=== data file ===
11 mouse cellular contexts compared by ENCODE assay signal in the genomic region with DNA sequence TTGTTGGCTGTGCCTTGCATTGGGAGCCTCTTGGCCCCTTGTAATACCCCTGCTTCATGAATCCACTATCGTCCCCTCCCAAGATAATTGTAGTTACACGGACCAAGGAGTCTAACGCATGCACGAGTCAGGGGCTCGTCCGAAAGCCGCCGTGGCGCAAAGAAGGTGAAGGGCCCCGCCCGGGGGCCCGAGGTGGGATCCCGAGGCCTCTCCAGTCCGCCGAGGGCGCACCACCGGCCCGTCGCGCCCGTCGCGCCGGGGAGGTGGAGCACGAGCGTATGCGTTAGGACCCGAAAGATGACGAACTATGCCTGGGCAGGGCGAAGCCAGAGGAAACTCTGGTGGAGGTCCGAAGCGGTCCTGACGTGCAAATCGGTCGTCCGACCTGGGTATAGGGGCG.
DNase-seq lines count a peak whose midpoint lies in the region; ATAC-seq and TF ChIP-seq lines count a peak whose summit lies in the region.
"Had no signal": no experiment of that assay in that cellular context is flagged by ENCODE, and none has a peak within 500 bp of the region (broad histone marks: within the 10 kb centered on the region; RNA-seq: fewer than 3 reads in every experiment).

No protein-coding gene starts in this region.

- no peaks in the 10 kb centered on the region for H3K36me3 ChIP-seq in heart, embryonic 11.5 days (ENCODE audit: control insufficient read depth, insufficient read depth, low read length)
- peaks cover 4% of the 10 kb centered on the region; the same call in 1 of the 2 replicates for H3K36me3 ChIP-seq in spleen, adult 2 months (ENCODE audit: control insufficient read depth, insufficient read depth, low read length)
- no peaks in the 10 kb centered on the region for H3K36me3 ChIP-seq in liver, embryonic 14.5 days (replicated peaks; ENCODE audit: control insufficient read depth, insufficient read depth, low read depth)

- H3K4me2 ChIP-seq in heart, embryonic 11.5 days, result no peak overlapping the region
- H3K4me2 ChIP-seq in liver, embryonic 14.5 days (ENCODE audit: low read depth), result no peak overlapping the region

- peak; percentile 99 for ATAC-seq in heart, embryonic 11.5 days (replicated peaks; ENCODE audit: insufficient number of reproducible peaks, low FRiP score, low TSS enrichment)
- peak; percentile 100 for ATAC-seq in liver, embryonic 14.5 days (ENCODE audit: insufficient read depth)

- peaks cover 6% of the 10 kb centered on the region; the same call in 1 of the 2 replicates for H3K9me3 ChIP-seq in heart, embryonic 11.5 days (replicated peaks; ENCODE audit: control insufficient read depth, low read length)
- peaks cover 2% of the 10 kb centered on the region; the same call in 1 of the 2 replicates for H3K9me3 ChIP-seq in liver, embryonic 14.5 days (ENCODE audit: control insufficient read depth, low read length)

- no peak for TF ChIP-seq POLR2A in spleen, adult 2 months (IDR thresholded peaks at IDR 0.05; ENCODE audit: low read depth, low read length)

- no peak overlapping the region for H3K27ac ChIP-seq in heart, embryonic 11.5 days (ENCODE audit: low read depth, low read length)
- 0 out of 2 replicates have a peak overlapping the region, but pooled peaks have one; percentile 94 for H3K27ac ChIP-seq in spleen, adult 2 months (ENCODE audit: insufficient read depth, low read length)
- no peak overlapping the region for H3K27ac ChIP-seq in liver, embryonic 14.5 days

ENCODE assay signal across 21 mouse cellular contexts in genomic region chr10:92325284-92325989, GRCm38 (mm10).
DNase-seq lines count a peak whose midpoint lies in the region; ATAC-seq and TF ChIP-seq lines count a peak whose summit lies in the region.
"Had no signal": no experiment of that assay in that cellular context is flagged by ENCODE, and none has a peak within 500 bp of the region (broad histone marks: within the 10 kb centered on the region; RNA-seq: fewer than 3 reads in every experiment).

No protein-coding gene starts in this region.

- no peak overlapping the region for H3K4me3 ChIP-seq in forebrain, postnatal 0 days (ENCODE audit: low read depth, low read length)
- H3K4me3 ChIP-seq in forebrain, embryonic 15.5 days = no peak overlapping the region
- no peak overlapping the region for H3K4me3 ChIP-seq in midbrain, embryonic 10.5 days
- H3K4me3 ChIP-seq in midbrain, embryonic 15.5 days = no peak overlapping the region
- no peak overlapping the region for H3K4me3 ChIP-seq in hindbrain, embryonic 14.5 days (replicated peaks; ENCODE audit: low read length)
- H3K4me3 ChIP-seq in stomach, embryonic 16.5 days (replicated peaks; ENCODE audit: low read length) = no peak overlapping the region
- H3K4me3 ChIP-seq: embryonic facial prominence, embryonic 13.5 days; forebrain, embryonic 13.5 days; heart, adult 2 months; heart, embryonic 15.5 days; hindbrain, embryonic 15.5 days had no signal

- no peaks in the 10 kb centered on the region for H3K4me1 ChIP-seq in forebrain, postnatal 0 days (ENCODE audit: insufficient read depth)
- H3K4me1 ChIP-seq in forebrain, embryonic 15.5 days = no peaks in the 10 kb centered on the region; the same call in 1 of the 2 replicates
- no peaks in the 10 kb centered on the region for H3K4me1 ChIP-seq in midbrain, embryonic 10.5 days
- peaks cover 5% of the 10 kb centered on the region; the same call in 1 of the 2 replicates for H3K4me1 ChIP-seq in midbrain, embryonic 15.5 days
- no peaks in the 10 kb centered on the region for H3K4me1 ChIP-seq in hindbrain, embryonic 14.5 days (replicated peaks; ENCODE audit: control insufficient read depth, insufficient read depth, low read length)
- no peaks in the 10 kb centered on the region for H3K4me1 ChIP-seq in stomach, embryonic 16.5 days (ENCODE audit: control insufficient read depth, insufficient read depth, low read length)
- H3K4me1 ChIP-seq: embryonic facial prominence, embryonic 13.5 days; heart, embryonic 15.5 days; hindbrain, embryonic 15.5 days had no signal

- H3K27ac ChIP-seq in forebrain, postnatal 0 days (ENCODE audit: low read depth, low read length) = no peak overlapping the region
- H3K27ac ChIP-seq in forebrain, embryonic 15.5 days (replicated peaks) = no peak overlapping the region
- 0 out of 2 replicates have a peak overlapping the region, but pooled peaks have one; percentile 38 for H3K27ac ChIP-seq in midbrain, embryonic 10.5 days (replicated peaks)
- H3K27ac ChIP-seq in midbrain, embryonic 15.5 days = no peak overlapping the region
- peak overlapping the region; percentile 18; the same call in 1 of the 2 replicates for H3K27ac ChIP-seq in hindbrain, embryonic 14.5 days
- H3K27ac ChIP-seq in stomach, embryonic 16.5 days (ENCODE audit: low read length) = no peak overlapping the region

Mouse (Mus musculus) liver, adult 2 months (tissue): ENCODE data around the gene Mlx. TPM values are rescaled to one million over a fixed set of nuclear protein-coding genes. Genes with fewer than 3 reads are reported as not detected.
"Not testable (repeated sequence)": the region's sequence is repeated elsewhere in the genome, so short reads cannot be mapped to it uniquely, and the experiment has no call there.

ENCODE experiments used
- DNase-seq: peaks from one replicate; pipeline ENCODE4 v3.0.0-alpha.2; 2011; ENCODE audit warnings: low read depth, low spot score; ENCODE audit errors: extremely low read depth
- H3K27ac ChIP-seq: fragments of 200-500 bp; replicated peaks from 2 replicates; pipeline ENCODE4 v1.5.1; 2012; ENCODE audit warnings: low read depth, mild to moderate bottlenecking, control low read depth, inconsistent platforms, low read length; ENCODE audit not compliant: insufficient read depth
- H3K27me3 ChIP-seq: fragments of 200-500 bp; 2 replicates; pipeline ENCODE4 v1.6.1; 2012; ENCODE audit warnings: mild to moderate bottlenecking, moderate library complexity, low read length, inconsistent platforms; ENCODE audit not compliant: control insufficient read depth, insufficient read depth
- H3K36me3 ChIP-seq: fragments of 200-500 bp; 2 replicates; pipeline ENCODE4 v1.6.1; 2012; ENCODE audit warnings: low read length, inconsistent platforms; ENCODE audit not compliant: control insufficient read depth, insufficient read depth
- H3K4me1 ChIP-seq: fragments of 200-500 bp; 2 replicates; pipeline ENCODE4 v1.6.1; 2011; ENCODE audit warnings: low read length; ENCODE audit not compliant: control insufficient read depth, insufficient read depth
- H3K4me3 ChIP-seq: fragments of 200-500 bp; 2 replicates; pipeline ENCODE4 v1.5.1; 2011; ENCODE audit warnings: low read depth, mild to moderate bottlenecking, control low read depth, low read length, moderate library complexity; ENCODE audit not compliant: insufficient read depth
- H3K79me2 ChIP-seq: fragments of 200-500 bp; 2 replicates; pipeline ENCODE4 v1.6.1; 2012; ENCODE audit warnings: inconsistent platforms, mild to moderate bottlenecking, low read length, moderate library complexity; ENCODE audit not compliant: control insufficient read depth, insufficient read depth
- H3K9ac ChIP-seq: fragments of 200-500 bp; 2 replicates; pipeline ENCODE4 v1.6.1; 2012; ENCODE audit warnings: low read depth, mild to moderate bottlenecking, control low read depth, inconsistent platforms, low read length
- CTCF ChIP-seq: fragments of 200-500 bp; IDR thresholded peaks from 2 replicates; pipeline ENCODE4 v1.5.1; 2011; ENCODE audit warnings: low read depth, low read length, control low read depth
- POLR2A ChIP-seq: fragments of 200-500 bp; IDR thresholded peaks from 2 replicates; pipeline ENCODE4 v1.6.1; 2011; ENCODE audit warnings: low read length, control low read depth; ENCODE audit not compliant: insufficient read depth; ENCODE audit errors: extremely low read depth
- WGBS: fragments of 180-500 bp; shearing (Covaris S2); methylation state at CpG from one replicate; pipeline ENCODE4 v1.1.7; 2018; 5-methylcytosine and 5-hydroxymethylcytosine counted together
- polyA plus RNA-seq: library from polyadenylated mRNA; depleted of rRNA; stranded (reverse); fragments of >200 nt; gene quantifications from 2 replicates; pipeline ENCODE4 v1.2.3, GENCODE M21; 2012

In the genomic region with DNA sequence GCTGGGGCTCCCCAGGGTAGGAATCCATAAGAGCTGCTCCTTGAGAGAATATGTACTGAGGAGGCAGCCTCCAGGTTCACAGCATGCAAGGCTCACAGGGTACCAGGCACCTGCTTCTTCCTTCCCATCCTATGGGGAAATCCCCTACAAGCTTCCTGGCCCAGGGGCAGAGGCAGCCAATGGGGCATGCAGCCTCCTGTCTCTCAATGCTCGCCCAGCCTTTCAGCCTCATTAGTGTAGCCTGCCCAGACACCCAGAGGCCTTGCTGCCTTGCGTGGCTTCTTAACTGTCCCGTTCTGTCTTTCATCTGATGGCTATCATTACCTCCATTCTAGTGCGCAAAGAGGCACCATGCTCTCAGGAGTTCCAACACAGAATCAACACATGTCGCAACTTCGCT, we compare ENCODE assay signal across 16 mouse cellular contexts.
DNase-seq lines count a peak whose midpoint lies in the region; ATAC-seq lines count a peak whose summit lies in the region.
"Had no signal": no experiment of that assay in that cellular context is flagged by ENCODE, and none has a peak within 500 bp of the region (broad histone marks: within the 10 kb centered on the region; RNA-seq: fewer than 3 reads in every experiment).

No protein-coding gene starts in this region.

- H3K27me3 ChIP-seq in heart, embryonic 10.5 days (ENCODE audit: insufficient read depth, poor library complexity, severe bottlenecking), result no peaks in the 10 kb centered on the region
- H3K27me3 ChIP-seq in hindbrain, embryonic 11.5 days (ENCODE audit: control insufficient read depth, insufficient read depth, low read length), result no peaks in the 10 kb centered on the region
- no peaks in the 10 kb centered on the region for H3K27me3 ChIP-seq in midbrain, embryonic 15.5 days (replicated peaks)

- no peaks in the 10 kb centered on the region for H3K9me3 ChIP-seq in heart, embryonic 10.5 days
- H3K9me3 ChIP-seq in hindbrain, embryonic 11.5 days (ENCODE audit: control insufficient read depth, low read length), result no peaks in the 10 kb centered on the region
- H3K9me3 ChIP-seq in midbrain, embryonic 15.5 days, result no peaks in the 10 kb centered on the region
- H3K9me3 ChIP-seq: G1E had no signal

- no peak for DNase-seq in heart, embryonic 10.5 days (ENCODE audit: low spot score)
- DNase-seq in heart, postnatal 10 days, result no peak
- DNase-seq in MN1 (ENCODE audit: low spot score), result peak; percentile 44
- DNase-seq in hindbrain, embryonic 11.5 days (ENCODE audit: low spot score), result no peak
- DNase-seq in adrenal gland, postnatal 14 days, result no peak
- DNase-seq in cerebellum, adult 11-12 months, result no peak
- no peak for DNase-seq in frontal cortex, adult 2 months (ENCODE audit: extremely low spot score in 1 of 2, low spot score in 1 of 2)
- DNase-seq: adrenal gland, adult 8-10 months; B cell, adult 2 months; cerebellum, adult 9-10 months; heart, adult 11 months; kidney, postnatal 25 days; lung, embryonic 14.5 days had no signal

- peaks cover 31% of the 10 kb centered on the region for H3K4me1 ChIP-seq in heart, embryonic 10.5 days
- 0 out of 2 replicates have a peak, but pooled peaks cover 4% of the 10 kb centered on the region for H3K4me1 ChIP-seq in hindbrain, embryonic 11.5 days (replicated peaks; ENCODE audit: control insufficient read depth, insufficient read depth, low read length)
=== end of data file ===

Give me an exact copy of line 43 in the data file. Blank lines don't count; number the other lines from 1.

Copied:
"Not testable (repeated sequence)": the region's sequence is repeated elsewhere in the genome, so short reads cannot be mapped to it uniquely, and the experiment has no call there.